Scientists Demand Climate Revolution with Promise of Civil ‘Disobedience’

One of some of 30,000 people demonstrates on December 12, 2009 in the center of Copenhagen

Scientists are mad as hell and demand their claims of looming climate catastrophe are taken seriously. That’s the message released Sunday by a loosely federated global network of scientists and academics who plan “high levels of disobedience” to highlight what they say is a planet in decay.

Members of Scientist Rebellion told AFP their non-violent actions are timed to coincide with an upcoming report from the U.N.’s climate science advisory panel laying out options for slashing carbon pollution.

Scientist Rebellion will operate in two dozen countries. It targets universities, research institutes and major scientific journals, demanding they speak out at what is described as the “existential threat of global warming.”

The group promises to block streets from April 4th – 9th “on all continents with over 1000 scientists and academics” with associated acts of civil disobedience inspired by the eco-extremist Extinction Rebellion lobby.

“Scientists are particularly powerful messengers, and we have a responsibility to show leadership,” said Charlie Gardner, a conservation scientist at the University of Kent specialised in tropical biodiversity.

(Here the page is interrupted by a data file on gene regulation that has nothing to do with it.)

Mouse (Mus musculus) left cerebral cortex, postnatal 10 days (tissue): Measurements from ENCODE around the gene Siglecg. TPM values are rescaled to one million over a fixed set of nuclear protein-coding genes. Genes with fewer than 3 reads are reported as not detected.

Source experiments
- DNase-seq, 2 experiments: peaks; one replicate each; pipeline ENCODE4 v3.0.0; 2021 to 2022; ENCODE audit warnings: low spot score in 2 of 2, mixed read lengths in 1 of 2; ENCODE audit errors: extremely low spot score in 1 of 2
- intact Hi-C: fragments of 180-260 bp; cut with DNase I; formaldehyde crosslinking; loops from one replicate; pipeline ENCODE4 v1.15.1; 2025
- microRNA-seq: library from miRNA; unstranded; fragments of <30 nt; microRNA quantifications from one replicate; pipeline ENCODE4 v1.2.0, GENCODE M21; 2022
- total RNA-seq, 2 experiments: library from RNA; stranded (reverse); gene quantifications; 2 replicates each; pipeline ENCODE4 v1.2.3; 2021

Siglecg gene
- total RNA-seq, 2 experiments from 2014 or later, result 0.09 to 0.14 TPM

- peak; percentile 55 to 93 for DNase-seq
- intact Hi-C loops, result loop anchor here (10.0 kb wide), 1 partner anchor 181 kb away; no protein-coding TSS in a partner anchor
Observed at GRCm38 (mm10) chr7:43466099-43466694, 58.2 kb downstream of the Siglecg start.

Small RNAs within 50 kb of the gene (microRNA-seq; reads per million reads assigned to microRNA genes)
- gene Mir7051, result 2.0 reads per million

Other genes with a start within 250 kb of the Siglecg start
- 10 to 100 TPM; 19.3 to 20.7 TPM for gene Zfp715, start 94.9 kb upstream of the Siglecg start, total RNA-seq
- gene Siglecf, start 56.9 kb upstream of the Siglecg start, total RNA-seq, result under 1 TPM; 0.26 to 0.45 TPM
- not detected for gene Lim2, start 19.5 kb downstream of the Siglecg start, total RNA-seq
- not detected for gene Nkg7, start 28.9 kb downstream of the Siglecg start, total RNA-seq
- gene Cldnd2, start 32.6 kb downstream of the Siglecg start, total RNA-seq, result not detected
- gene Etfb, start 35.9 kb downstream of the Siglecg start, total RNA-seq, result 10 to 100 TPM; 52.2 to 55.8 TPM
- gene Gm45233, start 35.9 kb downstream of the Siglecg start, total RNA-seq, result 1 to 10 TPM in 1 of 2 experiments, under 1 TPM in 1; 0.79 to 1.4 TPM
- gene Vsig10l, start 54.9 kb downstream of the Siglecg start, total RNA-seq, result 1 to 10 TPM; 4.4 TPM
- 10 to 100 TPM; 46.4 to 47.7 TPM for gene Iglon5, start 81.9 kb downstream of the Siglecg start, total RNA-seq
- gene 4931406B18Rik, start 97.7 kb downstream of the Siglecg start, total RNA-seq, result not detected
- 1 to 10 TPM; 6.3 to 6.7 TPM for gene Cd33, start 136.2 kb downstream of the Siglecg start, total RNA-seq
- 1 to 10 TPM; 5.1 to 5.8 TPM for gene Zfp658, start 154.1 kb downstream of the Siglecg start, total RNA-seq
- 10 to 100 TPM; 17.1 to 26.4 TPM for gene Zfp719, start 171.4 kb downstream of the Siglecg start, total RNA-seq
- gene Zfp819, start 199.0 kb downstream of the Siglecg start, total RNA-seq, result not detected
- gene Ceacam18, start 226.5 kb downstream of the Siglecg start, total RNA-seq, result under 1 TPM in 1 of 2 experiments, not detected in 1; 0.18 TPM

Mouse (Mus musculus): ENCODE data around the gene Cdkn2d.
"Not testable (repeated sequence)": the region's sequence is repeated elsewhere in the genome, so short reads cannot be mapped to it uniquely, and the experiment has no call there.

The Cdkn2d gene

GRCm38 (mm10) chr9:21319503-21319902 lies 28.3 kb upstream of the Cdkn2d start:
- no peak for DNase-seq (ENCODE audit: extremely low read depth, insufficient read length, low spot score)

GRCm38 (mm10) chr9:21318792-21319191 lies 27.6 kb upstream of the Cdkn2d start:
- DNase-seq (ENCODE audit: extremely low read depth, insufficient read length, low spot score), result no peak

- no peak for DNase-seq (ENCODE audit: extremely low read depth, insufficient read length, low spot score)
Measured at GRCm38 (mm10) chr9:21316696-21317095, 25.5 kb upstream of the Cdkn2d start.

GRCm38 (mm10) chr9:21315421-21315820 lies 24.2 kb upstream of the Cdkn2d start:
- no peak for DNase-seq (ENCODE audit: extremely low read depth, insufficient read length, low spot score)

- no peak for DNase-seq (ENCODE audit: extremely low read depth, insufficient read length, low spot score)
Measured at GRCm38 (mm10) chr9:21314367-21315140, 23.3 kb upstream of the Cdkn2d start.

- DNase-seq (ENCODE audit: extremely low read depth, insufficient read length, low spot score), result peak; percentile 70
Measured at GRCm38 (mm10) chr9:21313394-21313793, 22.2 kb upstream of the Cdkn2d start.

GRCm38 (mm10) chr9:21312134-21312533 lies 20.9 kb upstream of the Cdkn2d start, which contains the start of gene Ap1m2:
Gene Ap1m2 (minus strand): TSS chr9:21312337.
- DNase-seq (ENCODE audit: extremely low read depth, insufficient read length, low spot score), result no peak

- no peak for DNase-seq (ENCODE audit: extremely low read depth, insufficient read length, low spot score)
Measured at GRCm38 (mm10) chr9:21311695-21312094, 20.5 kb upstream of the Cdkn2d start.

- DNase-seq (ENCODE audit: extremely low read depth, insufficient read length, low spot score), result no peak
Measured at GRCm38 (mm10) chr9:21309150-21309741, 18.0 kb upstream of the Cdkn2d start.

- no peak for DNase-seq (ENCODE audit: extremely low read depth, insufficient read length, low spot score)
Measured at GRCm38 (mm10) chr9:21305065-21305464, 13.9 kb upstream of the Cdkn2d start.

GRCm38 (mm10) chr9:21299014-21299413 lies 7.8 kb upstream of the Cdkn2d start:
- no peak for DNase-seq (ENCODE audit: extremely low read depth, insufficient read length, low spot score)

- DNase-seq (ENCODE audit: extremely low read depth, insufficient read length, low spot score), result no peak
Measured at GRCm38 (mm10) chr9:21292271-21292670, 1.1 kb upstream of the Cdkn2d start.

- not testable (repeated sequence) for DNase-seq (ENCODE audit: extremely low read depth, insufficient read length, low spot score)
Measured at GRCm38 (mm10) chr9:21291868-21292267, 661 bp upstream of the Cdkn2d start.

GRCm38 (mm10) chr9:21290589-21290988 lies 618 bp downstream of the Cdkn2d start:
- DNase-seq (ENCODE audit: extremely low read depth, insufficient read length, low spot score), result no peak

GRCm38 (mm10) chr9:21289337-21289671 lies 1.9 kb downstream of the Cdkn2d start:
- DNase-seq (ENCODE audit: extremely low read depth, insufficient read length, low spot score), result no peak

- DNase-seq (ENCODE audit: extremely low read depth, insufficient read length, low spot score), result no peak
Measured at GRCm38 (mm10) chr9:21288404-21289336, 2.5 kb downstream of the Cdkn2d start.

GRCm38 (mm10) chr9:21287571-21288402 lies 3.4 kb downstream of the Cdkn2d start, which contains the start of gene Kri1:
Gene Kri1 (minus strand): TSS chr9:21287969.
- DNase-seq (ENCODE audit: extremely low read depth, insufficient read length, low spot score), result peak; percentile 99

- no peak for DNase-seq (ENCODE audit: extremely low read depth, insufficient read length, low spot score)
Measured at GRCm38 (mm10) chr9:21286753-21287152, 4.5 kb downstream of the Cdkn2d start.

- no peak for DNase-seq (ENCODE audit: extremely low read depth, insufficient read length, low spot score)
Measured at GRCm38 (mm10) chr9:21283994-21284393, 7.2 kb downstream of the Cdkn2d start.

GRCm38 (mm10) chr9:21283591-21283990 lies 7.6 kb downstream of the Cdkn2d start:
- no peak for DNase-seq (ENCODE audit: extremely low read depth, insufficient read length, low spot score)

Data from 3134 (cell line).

“We are failing in that responsibility. If we say it’s an emergency, we have to act like it is.”

Starting Monday, the group hopes to see “high levels of disobedience” with more than 1,000 scientists worldwide taking part in direct non-violent action against government and academic institutions.

Activists attend the Climate Justice March in New York City on November 13, 2021. (KENA BETANCUR/AFP via Getty Images)

Scientist Rebellion was founded in 2020 by two physics PhD students at St Andrews College in Scotland, inspired in part by the more broadly based Extinction Rebellion, AFP outlined.

The group’s first significant action with more than 100 scientists, in March 2021, targeted the British Royal Society and science publishing behemoth Springer Nature.

“We basically pasted enlarged copies of their journal articles calling for rapid transformative change onto their offices,” said Kyle Topher, an environmental scientist from Australia and full-time activist for the group.

“As scientists, we tend to be risk averse — we don’t want to risk our jobs, our reputations, and our time,” said Rose Abramoff, a soil scientist at Oak Ridge National Laboratory in Knoxville, Tennessee and a Scientist Rebellion member.

“But it is no longer sufficient to do our research and expect others to read it and understand the severity and urgency of the climate crisis.”

The aim of the group is to “make this crisis impossible to ignore”, she added.

AFP contributed to this story

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